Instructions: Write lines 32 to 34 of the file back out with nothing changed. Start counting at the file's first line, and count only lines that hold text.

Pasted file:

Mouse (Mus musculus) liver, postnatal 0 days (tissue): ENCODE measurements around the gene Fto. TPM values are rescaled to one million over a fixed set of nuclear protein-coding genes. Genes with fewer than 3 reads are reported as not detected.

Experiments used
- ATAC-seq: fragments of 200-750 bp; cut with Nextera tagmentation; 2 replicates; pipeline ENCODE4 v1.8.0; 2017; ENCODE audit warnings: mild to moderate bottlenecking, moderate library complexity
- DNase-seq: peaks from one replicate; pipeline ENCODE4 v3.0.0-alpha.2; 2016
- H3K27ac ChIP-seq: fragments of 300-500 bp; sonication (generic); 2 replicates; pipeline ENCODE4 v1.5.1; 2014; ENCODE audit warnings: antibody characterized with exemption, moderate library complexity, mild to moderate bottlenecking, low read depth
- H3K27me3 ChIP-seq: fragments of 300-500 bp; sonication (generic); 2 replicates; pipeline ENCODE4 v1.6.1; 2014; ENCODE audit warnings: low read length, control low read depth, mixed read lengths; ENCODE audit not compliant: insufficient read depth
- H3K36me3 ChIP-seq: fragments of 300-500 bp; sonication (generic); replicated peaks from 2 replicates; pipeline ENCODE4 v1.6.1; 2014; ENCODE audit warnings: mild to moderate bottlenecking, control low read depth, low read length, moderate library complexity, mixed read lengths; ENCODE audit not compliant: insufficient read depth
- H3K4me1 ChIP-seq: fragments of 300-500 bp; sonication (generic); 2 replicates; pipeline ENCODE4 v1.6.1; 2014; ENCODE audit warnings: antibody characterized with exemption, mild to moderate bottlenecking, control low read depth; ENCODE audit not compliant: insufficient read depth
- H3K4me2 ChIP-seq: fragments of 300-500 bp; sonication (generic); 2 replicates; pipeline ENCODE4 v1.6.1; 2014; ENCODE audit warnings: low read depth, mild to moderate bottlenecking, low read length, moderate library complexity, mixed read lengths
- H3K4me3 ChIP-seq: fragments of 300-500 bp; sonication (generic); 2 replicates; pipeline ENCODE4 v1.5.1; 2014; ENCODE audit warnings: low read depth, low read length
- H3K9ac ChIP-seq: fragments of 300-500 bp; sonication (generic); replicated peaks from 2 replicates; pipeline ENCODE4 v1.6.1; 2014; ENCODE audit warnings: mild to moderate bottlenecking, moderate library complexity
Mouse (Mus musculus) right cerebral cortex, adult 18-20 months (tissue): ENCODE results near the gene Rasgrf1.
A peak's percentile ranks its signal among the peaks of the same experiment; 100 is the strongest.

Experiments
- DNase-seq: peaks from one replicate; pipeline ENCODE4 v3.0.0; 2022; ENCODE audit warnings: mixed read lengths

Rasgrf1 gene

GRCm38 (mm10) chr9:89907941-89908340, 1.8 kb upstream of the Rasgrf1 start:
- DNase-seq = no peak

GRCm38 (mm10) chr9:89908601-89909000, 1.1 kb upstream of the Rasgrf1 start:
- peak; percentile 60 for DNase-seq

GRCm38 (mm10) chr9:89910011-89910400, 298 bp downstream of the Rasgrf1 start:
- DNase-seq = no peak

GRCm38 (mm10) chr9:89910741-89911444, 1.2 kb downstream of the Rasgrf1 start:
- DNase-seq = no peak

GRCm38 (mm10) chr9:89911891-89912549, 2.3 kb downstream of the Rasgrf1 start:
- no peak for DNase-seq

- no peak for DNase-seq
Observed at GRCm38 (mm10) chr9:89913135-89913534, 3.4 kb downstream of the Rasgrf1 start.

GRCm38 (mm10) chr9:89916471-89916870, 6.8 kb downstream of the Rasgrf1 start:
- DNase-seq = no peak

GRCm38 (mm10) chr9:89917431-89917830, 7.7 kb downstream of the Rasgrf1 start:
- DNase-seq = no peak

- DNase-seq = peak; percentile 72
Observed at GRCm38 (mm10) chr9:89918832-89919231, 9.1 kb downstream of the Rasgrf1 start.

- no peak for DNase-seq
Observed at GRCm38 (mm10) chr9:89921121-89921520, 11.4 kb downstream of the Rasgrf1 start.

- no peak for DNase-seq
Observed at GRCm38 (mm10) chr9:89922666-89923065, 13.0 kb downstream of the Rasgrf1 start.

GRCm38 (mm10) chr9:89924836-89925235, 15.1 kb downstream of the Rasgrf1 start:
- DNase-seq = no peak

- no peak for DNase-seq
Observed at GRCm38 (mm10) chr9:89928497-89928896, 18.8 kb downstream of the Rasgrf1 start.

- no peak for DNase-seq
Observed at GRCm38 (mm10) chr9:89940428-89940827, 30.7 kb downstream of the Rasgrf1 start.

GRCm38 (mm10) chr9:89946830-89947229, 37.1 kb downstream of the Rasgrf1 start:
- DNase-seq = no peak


- DNase-seq = no peak

- DNase-seq = peak; percentile 72
Observed at GRCm38 (mm10) chr9:89918832-89919231, 9.1 kb downstream of the Rasgrf1 start.